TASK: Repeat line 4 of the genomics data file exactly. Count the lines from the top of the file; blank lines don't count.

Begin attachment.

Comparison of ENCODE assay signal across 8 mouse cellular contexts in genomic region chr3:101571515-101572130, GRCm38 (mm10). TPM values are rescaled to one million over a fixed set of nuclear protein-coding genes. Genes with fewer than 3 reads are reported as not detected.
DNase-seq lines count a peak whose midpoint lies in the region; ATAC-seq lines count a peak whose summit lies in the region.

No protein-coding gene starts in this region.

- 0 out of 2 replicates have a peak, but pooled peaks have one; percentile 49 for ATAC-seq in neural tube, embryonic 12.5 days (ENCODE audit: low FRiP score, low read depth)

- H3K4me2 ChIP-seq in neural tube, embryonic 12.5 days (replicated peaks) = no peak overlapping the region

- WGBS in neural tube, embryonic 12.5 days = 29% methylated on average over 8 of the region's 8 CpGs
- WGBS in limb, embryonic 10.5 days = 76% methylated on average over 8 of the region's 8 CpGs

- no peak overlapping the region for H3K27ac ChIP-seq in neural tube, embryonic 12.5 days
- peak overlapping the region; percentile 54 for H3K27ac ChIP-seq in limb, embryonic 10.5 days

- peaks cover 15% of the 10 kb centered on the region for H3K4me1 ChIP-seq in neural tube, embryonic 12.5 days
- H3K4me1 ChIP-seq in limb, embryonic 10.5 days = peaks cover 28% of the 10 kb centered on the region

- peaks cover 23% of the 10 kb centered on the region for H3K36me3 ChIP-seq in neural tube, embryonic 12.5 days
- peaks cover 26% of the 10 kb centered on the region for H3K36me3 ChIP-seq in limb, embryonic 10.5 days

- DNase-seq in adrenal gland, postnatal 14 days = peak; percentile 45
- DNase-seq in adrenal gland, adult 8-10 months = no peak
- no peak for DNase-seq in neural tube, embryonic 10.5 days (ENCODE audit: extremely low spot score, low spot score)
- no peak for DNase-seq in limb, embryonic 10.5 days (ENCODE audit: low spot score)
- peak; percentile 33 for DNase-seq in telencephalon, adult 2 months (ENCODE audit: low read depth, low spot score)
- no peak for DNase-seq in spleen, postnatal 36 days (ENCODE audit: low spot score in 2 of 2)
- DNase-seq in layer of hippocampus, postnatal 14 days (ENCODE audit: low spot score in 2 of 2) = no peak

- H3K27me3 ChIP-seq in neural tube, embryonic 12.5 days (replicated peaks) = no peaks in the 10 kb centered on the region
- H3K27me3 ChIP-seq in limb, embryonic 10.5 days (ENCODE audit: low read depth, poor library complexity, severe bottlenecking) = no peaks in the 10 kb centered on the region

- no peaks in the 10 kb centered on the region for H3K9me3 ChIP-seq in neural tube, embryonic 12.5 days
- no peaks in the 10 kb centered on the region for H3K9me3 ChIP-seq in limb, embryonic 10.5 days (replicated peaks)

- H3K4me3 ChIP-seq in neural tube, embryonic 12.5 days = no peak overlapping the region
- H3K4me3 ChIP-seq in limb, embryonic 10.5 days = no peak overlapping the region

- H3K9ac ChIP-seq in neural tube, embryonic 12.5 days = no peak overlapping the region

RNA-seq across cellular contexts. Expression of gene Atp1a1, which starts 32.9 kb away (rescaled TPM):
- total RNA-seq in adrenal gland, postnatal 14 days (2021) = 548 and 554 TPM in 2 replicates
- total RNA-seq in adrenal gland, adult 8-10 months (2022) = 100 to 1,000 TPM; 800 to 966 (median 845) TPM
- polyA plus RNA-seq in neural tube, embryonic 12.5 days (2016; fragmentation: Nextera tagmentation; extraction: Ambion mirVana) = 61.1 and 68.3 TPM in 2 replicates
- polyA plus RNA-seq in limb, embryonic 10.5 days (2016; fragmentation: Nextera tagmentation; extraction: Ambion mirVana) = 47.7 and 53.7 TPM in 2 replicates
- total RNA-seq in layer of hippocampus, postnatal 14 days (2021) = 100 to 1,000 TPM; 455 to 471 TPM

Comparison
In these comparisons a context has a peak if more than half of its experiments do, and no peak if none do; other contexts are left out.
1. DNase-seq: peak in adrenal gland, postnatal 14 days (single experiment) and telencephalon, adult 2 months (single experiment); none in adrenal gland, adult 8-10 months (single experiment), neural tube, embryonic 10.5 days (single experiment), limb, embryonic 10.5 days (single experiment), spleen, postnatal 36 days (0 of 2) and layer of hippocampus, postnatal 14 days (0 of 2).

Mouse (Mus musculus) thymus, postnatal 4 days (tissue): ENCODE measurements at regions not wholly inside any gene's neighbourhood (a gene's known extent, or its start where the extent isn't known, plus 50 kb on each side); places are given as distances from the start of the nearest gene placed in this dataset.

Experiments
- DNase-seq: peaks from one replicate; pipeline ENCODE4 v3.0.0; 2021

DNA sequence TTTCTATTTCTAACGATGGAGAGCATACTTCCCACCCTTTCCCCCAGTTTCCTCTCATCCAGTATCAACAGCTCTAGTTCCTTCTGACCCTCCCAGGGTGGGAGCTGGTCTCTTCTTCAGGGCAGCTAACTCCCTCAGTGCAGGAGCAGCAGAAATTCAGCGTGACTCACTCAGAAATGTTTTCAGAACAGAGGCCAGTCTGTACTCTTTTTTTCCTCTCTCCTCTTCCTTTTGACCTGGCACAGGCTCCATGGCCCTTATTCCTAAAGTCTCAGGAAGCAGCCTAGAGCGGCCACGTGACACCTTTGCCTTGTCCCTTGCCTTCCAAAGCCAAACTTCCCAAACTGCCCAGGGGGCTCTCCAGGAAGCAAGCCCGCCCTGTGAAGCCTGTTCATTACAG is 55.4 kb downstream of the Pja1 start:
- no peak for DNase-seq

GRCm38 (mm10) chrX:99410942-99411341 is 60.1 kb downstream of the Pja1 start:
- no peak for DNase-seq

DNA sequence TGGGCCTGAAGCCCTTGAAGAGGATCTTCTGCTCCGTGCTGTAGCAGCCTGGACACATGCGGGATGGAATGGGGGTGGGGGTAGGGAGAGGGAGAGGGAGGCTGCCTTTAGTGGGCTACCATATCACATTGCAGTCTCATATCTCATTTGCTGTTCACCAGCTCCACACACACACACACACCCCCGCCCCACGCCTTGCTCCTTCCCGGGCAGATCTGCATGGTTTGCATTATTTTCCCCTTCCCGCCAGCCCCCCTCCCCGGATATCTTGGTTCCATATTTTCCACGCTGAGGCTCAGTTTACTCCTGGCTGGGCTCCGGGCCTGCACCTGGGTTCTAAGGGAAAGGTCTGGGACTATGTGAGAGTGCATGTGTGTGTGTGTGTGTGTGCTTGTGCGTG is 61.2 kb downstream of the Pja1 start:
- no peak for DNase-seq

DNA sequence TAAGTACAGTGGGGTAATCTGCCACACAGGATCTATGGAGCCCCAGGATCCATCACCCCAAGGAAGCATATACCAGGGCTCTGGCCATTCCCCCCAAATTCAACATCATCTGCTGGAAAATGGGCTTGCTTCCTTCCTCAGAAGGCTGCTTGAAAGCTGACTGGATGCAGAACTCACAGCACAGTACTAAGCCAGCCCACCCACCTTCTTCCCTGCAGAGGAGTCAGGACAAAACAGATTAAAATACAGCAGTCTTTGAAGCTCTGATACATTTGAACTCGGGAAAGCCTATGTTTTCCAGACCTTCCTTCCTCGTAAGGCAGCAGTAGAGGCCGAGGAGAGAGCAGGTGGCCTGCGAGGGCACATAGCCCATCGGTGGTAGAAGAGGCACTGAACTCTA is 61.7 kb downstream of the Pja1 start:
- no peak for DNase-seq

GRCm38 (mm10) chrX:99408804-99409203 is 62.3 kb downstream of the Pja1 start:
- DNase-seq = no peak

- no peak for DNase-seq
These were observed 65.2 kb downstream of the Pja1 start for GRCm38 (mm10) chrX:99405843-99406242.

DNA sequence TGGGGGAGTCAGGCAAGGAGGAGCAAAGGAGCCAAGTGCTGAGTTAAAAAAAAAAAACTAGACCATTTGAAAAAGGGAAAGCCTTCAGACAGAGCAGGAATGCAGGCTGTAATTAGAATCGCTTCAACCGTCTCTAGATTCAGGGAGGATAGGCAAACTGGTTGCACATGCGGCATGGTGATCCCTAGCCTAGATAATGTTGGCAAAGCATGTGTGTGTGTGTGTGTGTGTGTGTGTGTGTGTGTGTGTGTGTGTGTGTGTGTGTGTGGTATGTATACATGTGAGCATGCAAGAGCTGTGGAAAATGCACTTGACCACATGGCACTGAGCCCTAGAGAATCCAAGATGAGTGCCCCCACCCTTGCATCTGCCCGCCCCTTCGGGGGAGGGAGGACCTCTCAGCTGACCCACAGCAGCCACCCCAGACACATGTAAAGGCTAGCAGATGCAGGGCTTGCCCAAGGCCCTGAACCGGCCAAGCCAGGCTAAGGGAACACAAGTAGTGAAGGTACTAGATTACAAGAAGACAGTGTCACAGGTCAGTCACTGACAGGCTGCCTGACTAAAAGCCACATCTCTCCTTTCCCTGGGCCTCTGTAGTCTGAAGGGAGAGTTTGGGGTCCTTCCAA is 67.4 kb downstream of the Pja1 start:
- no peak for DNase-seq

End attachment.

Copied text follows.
- 0 out of 2 replicates have a peak, but pooled peaks have one; percentile 49 for ATAC-seq in neural tube, embryonic 12.5 days (ENCODE audit: low FRiP score, low read depth)